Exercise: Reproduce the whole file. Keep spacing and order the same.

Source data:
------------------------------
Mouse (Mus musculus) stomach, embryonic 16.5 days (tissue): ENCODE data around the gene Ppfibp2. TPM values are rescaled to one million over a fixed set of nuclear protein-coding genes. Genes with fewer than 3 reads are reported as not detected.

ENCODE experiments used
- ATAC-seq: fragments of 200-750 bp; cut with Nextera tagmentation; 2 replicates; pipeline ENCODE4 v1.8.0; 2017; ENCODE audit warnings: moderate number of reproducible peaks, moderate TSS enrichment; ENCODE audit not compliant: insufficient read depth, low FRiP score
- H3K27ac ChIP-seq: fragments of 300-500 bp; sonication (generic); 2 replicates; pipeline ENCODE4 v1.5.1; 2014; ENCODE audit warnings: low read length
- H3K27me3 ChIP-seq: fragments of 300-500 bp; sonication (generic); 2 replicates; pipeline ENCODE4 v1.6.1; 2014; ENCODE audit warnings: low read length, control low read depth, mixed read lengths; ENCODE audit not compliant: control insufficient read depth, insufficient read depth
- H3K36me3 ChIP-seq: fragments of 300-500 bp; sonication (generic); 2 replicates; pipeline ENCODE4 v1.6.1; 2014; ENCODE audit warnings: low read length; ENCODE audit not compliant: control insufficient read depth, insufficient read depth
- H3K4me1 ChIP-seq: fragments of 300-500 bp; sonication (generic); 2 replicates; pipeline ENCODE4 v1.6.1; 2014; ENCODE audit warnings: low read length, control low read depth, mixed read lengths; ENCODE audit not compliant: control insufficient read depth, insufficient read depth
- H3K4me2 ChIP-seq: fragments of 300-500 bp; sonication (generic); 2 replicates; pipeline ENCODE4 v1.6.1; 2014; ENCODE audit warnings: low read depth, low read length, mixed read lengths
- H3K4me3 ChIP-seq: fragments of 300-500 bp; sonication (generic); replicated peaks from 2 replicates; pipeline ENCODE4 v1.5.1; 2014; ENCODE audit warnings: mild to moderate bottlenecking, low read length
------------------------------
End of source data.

Mouse (Mus musculus) stomach, embryonic 16.5 days (tissue): ENCODE data around the gene Ppfibp2. TPM values are rescaled to one million over a fixed set of nuclear protein-coding genes. Genes with fewer than 3 reads are reported as not detected.

ENCODE experiments used
- ATAC-seq: fragments of 200-750 bp; cut with Nextera tagmentation; 2 replicates; pipeline ENCODE4 v1.8.0; 2017; ENCODE audit warnings: moderate number of reproducible peaks, moderate TSS enrichment; ENCODE audit not compliant: insufficient read depth, low FRiP score
- H3K27ac ChIP-seq: fragments of 300-500 bp; sonication (generic); 2 replicates; pipeline ENCODE4 v1.5.1; 2014; ENCODE audit warnings: low read length
- H3K27me3 ChIP-seq: fragments of 300-500 bp; sonication (generic); 2 replicates; pipeline ENCODE4 v1.6.1; 2014; ENCODE audit warnings: low read length, control low read depth, mixed read lengths; ENCODE audit not compliant: control insufficient read depth, insufficient read depth
- H3K36me3 ChIP-seq: fragments of 300-500 bp; sonication (generic); 2 replicates; pipeline ENCODE4 v1.6.1; 2014; ENCODE audit warnings: low read length; ENCODE audit not compliant: control insufficient read depth, insufficient read depth
- H3K4me1 ChIP-seq: fragments of 300-500 bp; sonication (generic); 2 replicates; pipeline ENCODE4 v1.6.1; 2014; ENCODE audit warnings: low read length, control low read depth, mixed read lengths; ENCODE audit not compliant: control insufficient read depth, insufficient read depth
- H3K4me2 ChIP-seq: fragments of 300-500 bp; sonication (generic); 2 replicates; pipeline ENCODE4 v1.6.1; 2014; ENCODE audit warnings: low read depth, low read length, mixed read lengths
- H3K4me3 ChIP-seq: fragments of 300-500 bp; sonication (generic); replicated peaks from 2 replicates; pipeline ENCODE4 v1.5.1; 2014; ENCODE audit warnings: mild to moderate bottlenecking, low read length